and what about the hundreds of millions of 1080p lcd tv's that don't have apps built-in? Should they buy a £400 tv to get that? Clearly a $35 device is a great solution for them.

torrentthief said,

and what about the hundreds of millions of 1080p lcd tv's that don't have apps built-in? Should they buy a £400 tv to get that? Clearly a $35 device is a great solution for them.

Also, by promoting this platform - perhaps smart TV makers will be encouraged to integrate Chromecast as their app platform of choice in the future, should Google enable such a possiblity.

yes torrentthief they should not be so stingy and buy old/cheap hardware spend a few more quid to make it a little more future proof.

The idea is there but the time of it was wrong, if this was made 5 years ago grate but a smartTV is cheap these days.

Smart TV's are a good solution if you haven't bought one yet, but many already have TV's with HDMI inputs that are not smart. This is a smart product.
Heck I wouldn't waste money buying a smart TV. Yes they are expandable, but from what I have heard the interfaces are clunky. Why would I use my tablet or phone which I can touch and more easily manage content?

MrAnalysis said,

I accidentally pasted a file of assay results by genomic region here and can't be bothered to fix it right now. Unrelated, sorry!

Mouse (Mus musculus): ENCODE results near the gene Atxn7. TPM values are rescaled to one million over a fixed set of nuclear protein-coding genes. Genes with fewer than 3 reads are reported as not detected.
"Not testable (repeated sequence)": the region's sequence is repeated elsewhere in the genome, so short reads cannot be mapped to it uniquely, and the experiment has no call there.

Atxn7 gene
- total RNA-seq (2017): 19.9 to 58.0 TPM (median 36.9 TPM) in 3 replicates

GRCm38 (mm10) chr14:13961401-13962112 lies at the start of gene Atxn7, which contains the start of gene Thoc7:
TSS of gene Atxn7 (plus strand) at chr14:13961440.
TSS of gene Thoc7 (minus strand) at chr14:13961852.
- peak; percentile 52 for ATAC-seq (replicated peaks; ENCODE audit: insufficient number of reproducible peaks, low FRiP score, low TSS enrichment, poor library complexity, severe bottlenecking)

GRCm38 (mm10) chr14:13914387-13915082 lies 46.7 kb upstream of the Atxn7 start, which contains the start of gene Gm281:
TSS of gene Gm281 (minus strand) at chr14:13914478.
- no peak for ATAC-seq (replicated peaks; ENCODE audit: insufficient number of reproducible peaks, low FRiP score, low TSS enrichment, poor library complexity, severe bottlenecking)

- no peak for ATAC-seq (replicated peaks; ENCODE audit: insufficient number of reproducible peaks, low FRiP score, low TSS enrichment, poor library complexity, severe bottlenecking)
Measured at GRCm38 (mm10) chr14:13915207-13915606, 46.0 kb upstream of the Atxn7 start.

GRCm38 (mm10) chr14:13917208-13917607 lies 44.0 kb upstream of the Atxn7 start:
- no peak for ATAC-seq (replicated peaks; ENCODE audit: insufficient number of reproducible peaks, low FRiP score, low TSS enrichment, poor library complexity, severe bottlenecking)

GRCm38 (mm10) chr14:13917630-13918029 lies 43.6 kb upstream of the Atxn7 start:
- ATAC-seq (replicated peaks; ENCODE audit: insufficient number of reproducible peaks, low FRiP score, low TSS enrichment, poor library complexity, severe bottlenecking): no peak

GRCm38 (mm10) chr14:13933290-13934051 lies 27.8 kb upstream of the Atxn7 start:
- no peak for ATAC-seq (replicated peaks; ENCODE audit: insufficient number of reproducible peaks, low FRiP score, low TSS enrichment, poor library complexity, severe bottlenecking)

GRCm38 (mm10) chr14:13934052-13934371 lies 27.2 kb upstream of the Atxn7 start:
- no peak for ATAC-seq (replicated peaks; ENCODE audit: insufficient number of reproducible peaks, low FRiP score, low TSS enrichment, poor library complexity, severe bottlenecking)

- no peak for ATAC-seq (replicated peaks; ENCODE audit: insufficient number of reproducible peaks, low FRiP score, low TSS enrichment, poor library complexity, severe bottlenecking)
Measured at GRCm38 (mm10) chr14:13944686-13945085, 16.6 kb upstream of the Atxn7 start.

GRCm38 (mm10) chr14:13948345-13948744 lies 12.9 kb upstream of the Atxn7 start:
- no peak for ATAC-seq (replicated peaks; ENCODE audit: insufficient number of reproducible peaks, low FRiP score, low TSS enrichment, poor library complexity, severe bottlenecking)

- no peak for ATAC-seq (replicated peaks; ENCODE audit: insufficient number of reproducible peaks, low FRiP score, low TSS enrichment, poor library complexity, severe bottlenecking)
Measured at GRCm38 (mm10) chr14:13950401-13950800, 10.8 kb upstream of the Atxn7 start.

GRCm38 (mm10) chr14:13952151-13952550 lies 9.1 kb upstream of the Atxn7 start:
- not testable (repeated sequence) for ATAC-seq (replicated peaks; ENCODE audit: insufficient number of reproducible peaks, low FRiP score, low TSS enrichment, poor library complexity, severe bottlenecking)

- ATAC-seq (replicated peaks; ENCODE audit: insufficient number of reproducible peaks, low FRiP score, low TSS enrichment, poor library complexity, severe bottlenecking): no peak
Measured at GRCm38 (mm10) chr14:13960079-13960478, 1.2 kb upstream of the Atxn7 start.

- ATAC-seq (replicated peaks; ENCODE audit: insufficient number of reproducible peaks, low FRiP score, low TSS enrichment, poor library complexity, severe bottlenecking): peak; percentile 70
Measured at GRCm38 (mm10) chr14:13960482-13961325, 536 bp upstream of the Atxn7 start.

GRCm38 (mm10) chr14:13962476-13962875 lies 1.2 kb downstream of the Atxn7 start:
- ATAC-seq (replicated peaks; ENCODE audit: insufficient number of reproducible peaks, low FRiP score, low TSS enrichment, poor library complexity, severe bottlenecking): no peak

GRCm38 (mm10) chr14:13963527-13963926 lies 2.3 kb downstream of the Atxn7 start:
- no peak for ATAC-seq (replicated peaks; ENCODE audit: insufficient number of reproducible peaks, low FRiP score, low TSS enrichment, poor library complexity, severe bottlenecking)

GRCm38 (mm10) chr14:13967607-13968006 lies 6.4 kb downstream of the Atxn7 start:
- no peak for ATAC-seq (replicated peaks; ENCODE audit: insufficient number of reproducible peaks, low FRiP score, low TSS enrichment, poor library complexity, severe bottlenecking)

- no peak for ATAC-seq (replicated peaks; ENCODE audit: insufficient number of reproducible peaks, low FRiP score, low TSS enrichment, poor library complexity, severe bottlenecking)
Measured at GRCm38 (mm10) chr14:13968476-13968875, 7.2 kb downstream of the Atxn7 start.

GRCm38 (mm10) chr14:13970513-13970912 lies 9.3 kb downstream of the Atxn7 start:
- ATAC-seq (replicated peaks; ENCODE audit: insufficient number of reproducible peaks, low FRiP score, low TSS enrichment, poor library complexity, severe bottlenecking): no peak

yes torrentthief they should not be so stingy and buy old/cheap hardware spend a few more quid to make it a little more future proof.

If i get the same services from a $35 device instead of buying a $400 tv why bother wasting all that money? TV quality hasn't improved for several years now, when izgo and oled tv's and 4k are at a reasonable price then i'll upgrade. Until then there is literally no reason to waste money, crazy that you think i'm "stingy". I have a ferrari to sell you for $200k, don't be stingy, just buy it, i'm not bothered that you car gets you from a>b at the same speed, don't be bloody stingy!

According to iFixIt, the Chromecast only has 2GB of flash storage. Where is the 4GB figure coming from?

Ace said,
According to iFixIt, the Chromecast only has 2GB of flash storage. Where is the 4GB figure coming from?

Fixed, sorry about that.

It does a lot more than the apple tv for about a 10th of its size and that isn't revelotionary? I guess gadgets can only be revolutionary or magical when made by apple.